And elsewhere there was Miller’s, Fulton Sheet Metal, Container Corp of America, The A& P, Mirabito’s, The Super Duper, Tops, and now the P&C. Also, Fulton Builders, Joice and Birch; and lets not forget Lee Memorial Hospital — the source of pride for our community for over 100 years.

Not forgetting Joe Young’s funeral home; giving one pause to believe that even the home of the dead can die, and the Fulton Knife Works that was cut out of Fulton. Finally, the Alba Pizzeria with their homemade dough and sauce.

And while some disappeared without a trace, some of them have been replaced and renewed with new companies and stores for our children to remember — giving rise that our children will remember that Fulton is still a “City with a Future” and had a past well worth remembering as well!

Valley Viewpoints: Shop local this season

by James Karasek, Oswego County Legislator

His question was fairly simple: ”I heard that your great-grandmother was a black widow.” I told him and a few others of the history of my great-grandmother and how she managed to get a river boat captain from a steamboat on the Mississippi to marry her, only to find that he died a strange death shortly thereafter. She, of course, inherited the steamboat.

On her second marriage to again a captain/owner of yet another steamboat, she seemed happy and full of life. Again shortly after the calm had set in and a few trips up and down the river, her beloved husband was found dead. Once again, the boat and possessions were sold and the Anderson farm grew.

Upon the third husband’s death, again a steamboat owner/operator (Obviously these guys were in such fierce competition that they never spoke to each other), the district attorney charged her with murder. It was the headlines for days, including a somewhat grainy black and white photo of the district attorney holding up the cast iron skillet that was the source of the poison that “did him in.”

This same skillet was suspect in the previous two mysterious deaths. But the times being what they were, the evidence was weak; there was no method to test the skillet and great-grandmother run a rather large well-oiled business — one of the larger grain farms on the banks of the mighty Mississippi.

The jury simply could not believe that this poor twice widowed now three times victim could have possibly done such a thing and they found her not guilty. Besides, how could you hang a woman for this if you had no real evidence? The assets sold and the farm grew once again.

In sharing this piece of history and reading over the archives of the trial, I become aware that these gentlemen, one of whom was around long enough to be the father of my grandmother, all lost not only their steamships but their lives around the holidays when river traffic stopped due to ice: they were home.

That in turn reminded me that I have not written my annual plea to the good people of Oswego County. When the holidays approach, please make every effort to shop local.

We have a wide variety of locations to shop, the big box stores, the chain stores and unique business owners that are our neighbors, friends and supporters of our communities. They own a business and it depends on your visiting their establishments.

Oswego County continues to be one of the few in this state that does not need “throw out the baby with the bathwater” in order to make our budget for 2013. However, the State of New York has again passed down about three million dollars more in unfunded mandates for the local taxpayer to pick up.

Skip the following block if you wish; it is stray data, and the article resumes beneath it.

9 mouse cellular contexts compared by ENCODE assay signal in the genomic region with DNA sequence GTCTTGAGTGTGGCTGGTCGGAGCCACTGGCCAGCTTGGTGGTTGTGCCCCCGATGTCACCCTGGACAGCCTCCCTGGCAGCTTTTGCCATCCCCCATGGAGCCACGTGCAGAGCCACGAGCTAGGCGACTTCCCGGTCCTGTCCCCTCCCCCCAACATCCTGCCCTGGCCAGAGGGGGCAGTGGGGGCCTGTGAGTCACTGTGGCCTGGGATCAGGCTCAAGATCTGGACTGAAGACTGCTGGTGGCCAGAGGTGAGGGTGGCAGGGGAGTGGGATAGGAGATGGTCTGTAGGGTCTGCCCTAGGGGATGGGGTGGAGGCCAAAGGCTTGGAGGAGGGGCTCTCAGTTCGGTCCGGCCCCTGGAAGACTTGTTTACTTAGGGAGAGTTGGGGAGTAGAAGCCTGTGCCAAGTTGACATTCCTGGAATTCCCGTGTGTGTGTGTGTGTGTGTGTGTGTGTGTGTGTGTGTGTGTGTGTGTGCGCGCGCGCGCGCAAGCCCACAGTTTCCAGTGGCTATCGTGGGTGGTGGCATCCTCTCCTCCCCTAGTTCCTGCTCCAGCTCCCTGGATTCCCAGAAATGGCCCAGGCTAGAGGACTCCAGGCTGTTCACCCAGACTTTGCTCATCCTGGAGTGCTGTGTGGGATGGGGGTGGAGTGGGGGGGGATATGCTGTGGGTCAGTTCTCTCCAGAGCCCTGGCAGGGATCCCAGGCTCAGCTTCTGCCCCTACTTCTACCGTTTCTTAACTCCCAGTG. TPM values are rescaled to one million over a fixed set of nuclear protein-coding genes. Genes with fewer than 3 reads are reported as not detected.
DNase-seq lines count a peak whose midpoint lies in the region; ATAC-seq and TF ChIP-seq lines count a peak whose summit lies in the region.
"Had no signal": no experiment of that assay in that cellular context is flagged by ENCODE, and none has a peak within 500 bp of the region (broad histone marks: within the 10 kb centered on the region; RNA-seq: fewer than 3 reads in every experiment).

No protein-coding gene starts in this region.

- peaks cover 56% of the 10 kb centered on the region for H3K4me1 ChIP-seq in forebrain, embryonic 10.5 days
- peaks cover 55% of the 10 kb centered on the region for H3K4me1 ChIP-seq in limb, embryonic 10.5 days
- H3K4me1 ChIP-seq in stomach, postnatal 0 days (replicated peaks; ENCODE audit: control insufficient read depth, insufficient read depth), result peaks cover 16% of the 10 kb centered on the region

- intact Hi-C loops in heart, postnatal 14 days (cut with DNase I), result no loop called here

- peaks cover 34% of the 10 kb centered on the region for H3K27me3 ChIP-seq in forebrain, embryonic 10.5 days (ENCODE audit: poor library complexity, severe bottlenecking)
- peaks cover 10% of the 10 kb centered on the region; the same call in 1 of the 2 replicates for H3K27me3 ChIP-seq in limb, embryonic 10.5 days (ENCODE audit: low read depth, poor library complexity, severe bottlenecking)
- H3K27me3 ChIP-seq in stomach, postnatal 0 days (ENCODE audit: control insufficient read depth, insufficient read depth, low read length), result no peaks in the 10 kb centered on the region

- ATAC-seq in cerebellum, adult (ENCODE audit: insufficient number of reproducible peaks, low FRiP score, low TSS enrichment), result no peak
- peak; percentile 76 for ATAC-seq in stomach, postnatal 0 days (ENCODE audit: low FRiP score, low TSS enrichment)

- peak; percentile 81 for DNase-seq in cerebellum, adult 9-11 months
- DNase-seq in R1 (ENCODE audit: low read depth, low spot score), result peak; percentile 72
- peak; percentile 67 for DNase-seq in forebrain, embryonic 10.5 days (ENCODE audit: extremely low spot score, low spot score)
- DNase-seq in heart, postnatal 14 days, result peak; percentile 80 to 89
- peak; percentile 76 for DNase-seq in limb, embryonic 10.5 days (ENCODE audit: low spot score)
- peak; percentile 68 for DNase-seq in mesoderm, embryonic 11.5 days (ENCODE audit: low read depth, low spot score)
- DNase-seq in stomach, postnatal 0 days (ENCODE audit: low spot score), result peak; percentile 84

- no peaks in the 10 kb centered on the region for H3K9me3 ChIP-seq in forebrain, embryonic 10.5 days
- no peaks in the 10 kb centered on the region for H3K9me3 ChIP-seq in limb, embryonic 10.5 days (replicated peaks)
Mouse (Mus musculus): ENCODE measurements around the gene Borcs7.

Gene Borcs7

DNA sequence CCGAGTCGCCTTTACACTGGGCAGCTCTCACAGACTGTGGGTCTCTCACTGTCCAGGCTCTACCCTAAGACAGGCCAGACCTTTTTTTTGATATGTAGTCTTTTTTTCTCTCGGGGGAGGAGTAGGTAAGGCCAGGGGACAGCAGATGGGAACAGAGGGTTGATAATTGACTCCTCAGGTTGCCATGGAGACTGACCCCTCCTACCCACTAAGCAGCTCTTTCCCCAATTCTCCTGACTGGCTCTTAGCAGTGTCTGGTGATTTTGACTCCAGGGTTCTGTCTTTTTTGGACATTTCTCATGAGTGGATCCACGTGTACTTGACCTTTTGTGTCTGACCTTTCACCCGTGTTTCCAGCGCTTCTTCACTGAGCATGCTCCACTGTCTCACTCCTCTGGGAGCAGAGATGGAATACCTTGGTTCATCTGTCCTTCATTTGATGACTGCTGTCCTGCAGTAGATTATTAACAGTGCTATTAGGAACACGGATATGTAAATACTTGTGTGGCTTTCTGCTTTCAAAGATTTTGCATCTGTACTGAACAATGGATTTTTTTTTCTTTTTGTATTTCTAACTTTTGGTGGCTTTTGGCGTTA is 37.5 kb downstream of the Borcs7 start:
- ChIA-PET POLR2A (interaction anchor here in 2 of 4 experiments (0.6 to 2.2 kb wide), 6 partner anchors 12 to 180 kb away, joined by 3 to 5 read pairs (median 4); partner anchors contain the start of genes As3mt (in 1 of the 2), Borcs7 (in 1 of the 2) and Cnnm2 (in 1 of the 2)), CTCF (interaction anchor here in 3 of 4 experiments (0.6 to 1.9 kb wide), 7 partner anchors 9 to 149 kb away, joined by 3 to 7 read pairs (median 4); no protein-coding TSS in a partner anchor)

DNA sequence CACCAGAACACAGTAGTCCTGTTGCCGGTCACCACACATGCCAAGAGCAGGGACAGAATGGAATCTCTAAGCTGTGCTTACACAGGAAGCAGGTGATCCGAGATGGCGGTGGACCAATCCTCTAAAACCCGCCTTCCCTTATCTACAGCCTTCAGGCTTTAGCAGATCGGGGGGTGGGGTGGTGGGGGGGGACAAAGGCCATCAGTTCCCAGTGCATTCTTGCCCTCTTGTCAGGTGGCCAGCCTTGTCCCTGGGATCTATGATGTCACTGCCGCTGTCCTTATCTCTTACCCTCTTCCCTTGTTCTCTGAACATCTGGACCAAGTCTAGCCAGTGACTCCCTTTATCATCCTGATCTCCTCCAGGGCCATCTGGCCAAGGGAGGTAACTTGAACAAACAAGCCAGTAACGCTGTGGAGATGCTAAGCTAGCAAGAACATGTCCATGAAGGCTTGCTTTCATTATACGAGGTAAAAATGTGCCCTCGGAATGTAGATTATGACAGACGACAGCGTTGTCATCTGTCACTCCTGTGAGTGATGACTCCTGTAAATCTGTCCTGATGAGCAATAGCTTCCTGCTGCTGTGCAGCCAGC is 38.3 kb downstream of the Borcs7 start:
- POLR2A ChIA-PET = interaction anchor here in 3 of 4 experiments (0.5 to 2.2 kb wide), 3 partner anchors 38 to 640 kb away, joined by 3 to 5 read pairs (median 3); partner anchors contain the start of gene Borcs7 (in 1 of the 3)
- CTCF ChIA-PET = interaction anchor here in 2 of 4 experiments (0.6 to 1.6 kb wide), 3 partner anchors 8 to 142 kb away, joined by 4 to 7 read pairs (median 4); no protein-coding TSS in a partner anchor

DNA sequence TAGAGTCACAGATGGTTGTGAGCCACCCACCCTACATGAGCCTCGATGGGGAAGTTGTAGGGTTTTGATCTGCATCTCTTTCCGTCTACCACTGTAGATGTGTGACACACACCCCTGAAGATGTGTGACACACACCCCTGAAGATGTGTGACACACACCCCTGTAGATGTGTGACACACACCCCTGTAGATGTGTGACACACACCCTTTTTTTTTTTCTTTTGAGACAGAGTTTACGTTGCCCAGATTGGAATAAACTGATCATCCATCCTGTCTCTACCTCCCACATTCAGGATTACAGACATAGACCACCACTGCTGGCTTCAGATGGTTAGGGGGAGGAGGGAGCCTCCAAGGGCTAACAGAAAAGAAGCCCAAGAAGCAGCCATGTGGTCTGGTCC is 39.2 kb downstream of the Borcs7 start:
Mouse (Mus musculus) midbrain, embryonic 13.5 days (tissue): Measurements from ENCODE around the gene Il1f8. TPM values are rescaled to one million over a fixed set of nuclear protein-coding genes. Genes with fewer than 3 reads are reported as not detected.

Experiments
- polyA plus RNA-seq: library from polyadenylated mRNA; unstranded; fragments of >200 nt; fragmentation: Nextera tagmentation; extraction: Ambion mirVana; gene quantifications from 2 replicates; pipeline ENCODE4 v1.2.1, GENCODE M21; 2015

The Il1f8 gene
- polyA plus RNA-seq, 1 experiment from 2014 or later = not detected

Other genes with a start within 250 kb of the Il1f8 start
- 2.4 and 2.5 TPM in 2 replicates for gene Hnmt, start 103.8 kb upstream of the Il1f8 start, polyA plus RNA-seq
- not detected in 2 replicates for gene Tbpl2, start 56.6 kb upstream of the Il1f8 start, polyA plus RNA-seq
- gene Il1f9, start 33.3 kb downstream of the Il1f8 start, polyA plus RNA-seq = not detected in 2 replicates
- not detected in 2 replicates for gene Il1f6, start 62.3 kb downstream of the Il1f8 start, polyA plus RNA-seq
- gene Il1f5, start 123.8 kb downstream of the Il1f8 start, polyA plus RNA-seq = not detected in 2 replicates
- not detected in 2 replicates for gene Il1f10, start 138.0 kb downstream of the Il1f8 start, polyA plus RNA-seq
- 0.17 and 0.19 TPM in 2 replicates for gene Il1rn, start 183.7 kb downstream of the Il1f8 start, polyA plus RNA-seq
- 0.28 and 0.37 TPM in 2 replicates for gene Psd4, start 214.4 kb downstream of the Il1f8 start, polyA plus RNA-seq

Cuts will be made and the effects of these cuts will be felt. Our sales-tax revenue is one of the few areas that help to cover these costs. We simply cannot afford to add this additional unfunded cost to the backs of property owners.

So, the easy method is to shop local. It keeps our merchants in business, it provides jobs, it engages our businesses in the community, and finally, it adds to the sales tax. Our patronage with our businesses in this county is a win-win for everyone.

Also, take a moment this year to assist someone that is in need. Donate to the food bank, volunteer to ring the bell, visit the elderly and those with disabilities and remind them how important they are. Let’s make sure that the truly needy are fed and stay warm…and as my grandchildren have said, “Hug a veteran.”

A final note to the husbands: if your wife gets a cast iron skillet for Christmas and you’re having one of those days where you just know you are right and she is wrong, well, you may want to avoid the hamburger helper for supper.

Have a great holiday season, stay safe, share part of your life and shop local.

Valley Viewpoints: Survivors of Suicide Day

by Angela Marotta, AFSP Board Member Fulton

Each day in the U.S., approximately 100 people take their own lives, leaving behind loved ones to struggle with the loss, grief and all of those questions that begin with “Why?”

I lost my daughter, Ashley Pluff, to suicide in December 2007.

Too often, survivors of suicide loss believe the death of their loved one is somehow shameful or that they or their family are to blame. But research shows that more than 90 percent of people who die by suicide have an underlying, although not always diagnosed, psychiatric illness at the time of their death, most often depression.

The holiday season can be particularly difficult for survivors. To help, the American Foundation for Suicide Prevention’s International Survivors of Suicide Day will be held Nov. 17 in more than 300 cities around the world, including here in Liverpool. This is a safe environment for survivors of a suicide loss to meet and talk to other survivors. The program is also available online. For more information visit www.afsp.org.

Valley Viewpoints: Thanks for voting

by Phillip Vasho, Fulton

I would like to thank everyone who voted in the Nov. 6 election. I am honored to have had the vote of so many of you in my bid for the county clerk’s seat.

As many of you know, the office has been plagued with problems and a change is definitely needed to end the waste of tax dollars and employee abuse that has dominated for far too long.

I congratulate Mike Backus on his win and I expect he will turn the department around and end the abuse that the employees have had to tolerate from the office management and restore the office to public service.

I had the opportunity during the campaign to meet with some of the employees, and after hearing their stories and seeing their proof, there is no doubt in my mind that Mr. Backus has his work cut out for him.

I intend to keep up to date with the office and will keep in touch with the employees to ensure it is operating in the best interests of the taxpayers and employees of Oswego County.